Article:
Melanie has volunteered for several local boards. She is a past chair for the Northern Lights Health Foundation (NLHF), has been on the NAABA board; currently volunteering on the Fort McMurray Wood Buffalo Economic Development & Tourism board. Melanie and her team were integral in bringing the NLHF’s Festival of trees to Fort Chipewyan in 2018, and are hoping to bring it back this year if possible.

Last year she received the Heart of Wood Buffalo Citizen of the Year award. In 2019, she was awarded the Resource Leadership Award from the Alberta Chamber of Resources. And, has received multiple RARAs over the years.

“Women in industry continue to break barriers and I am positive that women will continue to break barriers throughout the years,” she enthuses.

Patricia Luedee

Speaking of breaking barriers, Patricia, an Electrical Instructor in Keyano College’s Trades department is doing just that. One of the few women in this male-dominated field, Patricia began her electrical career in Calgary, and moved back to McMurray permanently in 2000 (she has been in town since 1981) to work for the oil sands. She completed the last two years of technical training at Keyano and became a Red Seal Journeyman Electrician in 2002.

At just over five feet tall, Patricia remembers always wanting to be an electrician, but being told by her high school guidance counsellor that she was “too small, and this was more of a man’s job.” But, she persevered and became an electrician.

“I remember walking onto a job sites and every head turning my way, not only was I female, I was just over 5 feet, and very often the only woman on site. Inside I was nervous, I felt like I had to prove to the world that I deserved to be there just as much as anyone else. I also still had that feeling inside that I wasn’t as good as a man, so I told myself I had to work harder.”

With time things got better, and more women entered the field.

“I was no longer the only woman on job sites. Companies were even starting to supply female portable toilets, for me this was huge, I was so grateful,” enthuses Patricia.

She joined Keyano in 2014 when an apprentice suggested she become an instructor.

“Working at Keyano has been a great experience. We have six instructors in the electrical department, two of us are women. We are all treated as equals. This is my little work family; I respect them all so much and I feel that same respect from all of them…which is a great environment for our female students, who can see they are on equal footing.”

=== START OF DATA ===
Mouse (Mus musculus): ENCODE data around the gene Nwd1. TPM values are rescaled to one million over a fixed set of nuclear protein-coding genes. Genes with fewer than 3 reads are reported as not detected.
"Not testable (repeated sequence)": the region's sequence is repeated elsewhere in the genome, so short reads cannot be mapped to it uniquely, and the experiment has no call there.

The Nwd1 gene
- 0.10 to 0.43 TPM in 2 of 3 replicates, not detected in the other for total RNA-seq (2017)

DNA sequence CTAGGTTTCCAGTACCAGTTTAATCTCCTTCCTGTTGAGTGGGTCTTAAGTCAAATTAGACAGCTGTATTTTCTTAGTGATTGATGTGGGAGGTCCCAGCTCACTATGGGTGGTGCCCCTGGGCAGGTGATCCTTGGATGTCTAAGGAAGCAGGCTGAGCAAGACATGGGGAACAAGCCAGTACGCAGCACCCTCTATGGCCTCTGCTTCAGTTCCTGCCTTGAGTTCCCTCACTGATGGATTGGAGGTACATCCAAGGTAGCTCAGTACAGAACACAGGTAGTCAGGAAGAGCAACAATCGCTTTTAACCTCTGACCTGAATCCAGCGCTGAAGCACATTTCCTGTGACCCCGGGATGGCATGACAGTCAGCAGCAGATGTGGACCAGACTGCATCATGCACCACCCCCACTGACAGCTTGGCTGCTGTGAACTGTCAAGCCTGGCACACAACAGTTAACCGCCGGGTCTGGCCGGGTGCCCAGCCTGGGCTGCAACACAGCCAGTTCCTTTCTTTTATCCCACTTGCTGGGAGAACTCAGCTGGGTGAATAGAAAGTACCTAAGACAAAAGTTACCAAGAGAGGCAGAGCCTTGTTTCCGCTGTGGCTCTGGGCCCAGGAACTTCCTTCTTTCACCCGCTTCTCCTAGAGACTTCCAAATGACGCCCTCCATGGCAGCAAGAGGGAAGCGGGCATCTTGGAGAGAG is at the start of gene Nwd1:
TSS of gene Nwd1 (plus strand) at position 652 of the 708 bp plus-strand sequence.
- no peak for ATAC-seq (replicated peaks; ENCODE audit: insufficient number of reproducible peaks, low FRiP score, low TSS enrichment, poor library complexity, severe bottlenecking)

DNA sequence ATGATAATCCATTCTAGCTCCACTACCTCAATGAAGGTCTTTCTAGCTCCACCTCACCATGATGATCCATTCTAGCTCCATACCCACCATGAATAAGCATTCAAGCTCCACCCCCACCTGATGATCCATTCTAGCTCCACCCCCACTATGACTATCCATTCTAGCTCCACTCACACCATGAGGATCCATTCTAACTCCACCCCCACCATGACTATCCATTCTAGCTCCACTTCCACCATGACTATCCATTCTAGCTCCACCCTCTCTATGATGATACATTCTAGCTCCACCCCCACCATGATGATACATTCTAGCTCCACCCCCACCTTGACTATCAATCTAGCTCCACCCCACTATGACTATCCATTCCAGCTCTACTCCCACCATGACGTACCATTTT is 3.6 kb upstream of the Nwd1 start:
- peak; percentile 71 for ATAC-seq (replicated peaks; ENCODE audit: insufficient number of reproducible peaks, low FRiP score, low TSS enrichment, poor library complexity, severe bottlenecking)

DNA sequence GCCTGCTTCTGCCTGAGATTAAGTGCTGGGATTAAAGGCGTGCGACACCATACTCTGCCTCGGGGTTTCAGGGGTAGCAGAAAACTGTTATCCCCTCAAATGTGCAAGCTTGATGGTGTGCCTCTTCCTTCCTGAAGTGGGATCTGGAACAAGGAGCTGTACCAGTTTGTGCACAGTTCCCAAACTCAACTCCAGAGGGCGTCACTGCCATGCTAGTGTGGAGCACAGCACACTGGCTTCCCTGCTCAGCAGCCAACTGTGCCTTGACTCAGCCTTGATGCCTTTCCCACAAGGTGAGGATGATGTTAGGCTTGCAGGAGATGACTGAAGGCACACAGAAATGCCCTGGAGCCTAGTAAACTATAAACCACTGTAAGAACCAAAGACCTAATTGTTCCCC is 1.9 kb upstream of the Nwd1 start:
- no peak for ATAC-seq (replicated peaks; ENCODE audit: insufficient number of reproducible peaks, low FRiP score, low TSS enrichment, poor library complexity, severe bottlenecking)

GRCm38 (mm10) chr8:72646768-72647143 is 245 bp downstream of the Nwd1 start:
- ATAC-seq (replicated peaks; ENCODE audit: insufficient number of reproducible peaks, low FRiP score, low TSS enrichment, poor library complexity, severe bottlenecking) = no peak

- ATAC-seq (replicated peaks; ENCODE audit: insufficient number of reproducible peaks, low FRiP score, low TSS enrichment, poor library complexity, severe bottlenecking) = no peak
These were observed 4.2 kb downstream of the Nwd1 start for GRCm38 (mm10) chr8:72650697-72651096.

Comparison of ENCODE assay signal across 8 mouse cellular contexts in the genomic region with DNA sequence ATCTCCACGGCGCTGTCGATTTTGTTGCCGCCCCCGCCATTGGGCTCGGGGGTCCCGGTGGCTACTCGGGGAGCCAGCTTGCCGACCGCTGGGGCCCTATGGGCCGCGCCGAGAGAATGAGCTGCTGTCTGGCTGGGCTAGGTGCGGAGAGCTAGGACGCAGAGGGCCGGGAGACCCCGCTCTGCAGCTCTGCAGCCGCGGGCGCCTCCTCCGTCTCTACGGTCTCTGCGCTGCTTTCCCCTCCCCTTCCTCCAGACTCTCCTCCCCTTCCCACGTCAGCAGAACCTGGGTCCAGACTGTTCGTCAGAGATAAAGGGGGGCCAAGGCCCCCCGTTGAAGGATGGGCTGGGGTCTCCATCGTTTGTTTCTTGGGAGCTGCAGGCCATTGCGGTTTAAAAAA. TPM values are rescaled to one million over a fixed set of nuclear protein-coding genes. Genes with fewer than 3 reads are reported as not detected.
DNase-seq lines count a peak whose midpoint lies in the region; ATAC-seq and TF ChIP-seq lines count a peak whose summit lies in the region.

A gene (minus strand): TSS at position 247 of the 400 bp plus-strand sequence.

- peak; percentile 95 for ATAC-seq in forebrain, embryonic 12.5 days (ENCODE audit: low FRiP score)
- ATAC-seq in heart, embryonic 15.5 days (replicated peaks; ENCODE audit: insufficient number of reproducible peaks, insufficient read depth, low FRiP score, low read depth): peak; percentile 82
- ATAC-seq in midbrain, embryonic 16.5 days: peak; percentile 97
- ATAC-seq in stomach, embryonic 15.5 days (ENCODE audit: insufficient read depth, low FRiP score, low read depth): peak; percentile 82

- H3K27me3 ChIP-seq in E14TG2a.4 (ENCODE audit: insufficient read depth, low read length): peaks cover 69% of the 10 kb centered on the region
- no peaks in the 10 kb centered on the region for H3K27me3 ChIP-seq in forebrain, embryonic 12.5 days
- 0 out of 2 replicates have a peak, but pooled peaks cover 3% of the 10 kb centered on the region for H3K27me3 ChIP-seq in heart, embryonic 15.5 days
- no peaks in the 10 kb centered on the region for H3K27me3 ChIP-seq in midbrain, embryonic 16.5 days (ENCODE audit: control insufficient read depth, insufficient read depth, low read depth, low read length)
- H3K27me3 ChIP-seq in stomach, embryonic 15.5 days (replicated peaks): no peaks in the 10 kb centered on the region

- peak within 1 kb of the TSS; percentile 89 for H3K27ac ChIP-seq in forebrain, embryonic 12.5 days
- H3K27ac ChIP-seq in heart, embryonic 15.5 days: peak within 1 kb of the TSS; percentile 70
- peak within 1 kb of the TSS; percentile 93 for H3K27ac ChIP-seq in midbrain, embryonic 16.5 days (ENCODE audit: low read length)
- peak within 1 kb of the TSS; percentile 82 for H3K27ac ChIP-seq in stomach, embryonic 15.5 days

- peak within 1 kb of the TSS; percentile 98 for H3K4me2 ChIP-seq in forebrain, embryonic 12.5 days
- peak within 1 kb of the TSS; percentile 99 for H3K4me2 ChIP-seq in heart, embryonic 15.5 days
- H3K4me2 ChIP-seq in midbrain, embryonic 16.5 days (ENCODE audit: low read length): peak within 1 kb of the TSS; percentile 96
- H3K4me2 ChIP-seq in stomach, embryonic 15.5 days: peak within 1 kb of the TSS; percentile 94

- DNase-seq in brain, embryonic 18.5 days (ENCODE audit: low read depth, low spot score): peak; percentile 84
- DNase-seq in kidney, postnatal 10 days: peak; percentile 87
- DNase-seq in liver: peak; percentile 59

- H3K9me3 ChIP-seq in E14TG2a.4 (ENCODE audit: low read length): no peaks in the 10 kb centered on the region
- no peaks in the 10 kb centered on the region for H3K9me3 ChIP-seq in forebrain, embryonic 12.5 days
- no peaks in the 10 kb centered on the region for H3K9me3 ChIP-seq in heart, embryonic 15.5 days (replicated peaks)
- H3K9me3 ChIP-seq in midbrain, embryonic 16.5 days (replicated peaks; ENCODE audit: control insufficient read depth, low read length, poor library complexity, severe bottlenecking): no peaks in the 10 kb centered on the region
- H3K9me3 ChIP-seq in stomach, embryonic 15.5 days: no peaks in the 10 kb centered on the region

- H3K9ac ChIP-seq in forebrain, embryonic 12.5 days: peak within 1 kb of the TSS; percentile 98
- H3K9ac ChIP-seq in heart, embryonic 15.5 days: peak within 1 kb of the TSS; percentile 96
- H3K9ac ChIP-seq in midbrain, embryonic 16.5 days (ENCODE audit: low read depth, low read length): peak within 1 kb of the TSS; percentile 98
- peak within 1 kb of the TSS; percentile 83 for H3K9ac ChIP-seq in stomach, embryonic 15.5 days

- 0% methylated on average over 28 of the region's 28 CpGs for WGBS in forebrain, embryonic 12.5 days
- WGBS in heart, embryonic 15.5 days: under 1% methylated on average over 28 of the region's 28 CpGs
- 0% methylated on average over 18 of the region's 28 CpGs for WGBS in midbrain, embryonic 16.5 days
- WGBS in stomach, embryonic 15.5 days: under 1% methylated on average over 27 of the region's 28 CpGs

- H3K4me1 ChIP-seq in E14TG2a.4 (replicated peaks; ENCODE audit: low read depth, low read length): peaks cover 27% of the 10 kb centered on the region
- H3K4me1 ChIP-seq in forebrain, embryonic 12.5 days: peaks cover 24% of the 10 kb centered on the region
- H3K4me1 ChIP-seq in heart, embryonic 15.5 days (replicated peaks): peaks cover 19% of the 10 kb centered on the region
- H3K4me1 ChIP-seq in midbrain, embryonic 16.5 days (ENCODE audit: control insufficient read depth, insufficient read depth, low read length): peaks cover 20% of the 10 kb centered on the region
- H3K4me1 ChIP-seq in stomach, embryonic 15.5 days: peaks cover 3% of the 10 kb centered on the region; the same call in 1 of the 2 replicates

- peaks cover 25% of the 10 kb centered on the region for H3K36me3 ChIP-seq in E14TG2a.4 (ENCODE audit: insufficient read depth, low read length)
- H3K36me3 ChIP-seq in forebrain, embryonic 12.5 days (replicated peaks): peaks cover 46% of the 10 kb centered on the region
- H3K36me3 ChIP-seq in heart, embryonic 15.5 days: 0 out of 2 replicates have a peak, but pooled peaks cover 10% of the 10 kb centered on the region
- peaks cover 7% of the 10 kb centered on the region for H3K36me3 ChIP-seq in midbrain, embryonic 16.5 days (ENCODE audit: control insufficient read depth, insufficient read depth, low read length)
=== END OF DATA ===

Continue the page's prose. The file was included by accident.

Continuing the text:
Last year, during the 100-year-flood, Patricia volunteered for over seven hours daily to help restore power to several homes.

Breaking barriers with service, now that’s a leader.

Manorama Joshi

At 16, Manorama is our youngest game-changer. Her resume, however, rivals that of adults twice her age. Born and raised in McMurray, Manorama is in grade 12 at Westwood Community High School. A leader both in school and in the community, she won the prestigious Heart of Wood Buffalo Youth Award this July. And, is heavily involved with computing, Robotics, and promoting coding among girls.

Manorama has been with the Mayor’s Youth Advisory Council (MACOY) for the last two years, is the Financial Director for YouthComputing, a student-led group connecting students with technology. A poet, dancer, and a painter, she is the Marketing Director for Queens in Code, an all-girls STEM Westwood group, to name a few highlights.

Her passion for Robotics goes back to elementary school.

“My curiosity and passion for Robotics started at 10 in Walter and Gladys Hill Public School (WGH). Since then I have competed at local/provincial competitions and have also mentored girls for elementary school teams. Most recently, I was in charge of the Engineering Design Notebook for the Westwood Robotics team, which means recording the robot creating progress,” shares Manorama.

As the lead designer for the Engineering Notebook, she was one of the main reasons for the Design Award win at the regional Robotics competition in 2019. She advises girls to stay the course and to not be intimidated by the Robotics/tech fields still being male-dominated.

“I want girls to stick true to their desires. We are often swayed by our surroundings, and media, in particular, then things become overwhelming. If they find happiness, and satisfaction in what they are doing — I say go for it! Doing things makes you strong. The only limit truly is yourself and once you start towards what you want, anyone is unstoppable.”

Unstoppable describes Manorama. She thanks her teachers for their support over the years.

“I have come across many amazing women leaders, who inspired me during school. Annalee Nutter (then WGH Principal) was an amazing mentor. She was always kind and encouraging. Cynthia Shelley, my current Principal, helps me power through high school successfully through her insights.”

Annalee Nutter

What a good segue to Annalee. The current Associate Superintendent, Education & Administration at the Fort McMurray Public School Division (FMPSD), Annalee is a known name across the region when it comes to advocating for student success, multiculturalism, Indigenous causes, environment and more.

She moved to McMurray in 2002 to start as a teacher, helped open Walter and Gladys Hill Public School (WGH) as Principal in 2014 and has been in her current position for three years. During her tenure at WGH she forged multiple partnerships for FMPSD such as starting a Cricket Club, launching a Confucius Classroom, working with the Chinese Canadian Society, and intergenerational programs with Rotary House seniors, to name a few.

“We housed the Multicultural Association in our school and educated staff with cultural awareness training, as well as providing native language speakers for our language programs – where we offered 5 languages –a first for FMPSD,” notes Annalee.